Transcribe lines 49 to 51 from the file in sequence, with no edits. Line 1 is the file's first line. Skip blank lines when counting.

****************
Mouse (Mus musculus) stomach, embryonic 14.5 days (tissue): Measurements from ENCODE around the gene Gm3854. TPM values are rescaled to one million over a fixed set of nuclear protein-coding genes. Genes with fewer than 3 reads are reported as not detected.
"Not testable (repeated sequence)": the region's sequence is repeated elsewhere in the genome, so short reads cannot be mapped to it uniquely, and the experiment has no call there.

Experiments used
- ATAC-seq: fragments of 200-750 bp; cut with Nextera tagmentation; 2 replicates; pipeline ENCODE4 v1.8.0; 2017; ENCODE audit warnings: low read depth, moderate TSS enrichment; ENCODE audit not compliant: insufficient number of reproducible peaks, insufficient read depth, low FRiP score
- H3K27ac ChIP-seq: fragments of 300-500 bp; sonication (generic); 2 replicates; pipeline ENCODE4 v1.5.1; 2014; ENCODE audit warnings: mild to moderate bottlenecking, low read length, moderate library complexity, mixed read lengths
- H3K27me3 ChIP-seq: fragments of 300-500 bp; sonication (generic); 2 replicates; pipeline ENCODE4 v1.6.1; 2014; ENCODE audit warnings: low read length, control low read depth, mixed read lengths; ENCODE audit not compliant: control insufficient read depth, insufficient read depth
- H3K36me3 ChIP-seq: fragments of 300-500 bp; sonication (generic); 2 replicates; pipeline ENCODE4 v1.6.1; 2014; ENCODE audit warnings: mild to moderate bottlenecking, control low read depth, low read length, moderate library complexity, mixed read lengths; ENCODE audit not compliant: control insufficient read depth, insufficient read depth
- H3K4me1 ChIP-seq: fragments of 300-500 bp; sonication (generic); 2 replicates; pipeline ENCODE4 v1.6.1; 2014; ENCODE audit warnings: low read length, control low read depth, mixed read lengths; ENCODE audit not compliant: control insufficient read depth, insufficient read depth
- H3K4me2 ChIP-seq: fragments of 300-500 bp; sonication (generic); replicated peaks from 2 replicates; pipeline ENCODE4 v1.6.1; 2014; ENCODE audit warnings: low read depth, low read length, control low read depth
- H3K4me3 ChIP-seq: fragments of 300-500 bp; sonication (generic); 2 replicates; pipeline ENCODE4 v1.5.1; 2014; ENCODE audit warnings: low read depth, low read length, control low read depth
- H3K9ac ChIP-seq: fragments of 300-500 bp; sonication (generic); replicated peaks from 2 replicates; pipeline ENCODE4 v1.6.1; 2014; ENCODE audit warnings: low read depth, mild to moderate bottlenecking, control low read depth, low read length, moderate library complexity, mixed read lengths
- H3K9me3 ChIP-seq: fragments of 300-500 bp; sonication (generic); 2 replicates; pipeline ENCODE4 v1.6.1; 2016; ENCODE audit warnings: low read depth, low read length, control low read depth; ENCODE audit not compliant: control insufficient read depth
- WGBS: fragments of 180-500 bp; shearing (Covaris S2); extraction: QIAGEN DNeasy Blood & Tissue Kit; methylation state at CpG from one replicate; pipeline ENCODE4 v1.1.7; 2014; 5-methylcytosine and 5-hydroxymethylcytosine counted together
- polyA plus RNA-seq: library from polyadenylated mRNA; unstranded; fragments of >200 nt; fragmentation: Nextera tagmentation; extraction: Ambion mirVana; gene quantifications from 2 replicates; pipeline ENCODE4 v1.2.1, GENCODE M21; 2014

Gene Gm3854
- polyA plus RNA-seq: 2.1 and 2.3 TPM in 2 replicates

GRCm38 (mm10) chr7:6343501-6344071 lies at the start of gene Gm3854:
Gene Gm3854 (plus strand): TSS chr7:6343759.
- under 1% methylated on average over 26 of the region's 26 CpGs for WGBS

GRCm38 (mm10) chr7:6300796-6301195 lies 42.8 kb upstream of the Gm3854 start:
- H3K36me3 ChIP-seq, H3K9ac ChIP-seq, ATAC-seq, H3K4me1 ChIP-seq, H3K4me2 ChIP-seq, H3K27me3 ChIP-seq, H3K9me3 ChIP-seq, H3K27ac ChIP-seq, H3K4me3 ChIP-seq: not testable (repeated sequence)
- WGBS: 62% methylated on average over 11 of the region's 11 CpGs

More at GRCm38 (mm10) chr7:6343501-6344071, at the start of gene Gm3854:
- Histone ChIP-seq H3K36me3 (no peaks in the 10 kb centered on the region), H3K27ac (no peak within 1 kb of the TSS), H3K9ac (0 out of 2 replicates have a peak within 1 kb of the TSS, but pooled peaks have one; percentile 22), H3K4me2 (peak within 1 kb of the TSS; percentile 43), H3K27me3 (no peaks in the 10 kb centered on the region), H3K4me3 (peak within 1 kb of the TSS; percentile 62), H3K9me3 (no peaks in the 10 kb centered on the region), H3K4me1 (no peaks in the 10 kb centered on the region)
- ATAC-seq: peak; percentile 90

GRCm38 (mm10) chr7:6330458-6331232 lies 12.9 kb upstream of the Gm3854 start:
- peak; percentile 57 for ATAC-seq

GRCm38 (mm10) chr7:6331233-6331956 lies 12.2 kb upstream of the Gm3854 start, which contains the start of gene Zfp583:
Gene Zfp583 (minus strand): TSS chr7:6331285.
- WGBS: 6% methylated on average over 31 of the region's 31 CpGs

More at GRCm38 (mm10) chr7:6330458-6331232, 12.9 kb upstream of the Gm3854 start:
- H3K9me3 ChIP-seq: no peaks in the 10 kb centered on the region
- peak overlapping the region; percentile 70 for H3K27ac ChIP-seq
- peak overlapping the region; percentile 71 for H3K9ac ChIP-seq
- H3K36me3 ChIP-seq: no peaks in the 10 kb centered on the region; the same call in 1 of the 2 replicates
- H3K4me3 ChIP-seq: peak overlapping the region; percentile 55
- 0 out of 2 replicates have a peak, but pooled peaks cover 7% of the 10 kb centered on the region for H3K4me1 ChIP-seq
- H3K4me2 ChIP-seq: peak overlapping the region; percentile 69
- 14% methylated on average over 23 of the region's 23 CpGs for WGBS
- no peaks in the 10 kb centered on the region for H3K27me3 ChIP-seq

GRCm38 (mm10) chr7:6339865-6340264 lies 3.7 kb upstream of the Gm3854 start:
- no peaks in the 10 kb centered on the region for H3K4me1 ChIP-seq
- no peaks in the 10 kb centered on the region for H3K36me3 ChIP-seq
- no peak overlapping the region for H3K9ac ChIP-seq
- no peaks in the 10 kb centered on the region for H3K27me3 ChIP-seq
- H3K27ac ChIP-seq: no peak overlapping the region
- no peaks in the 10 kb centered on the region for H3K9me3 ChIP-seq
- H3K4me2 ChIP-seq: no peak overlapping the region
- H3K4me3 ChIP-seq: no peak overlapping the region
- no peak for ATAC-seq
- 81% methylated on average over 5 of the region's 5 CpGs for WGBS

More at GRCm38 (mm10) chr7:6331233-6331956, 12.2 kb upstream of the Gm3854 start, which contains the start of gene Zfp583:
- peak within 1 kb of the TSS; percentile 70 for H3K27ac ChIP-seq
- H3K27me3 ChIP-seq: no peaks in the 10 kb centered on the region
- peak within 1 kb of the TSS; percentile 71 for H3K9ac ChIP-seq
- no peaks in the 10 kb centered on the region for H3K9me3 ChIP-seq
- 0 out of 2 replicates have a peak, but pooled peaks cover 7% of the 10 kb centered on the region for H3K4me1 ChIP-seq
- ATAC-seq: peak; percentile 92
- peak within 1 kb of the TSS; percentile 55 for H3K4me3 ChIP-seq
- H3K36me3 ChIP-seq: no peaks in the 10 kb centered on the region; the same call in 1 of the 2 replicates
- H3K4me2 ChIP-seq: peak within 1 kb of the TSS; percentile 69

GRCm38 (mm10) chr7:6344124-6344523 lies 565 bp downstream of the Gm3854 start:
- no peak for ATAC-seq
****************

- H3K4me3 ChIP-seq: no peak overlapping the region
- no peak for ATAC-seq
- 81% methylated on average over 5 of the region's 5 CpGs for WGBS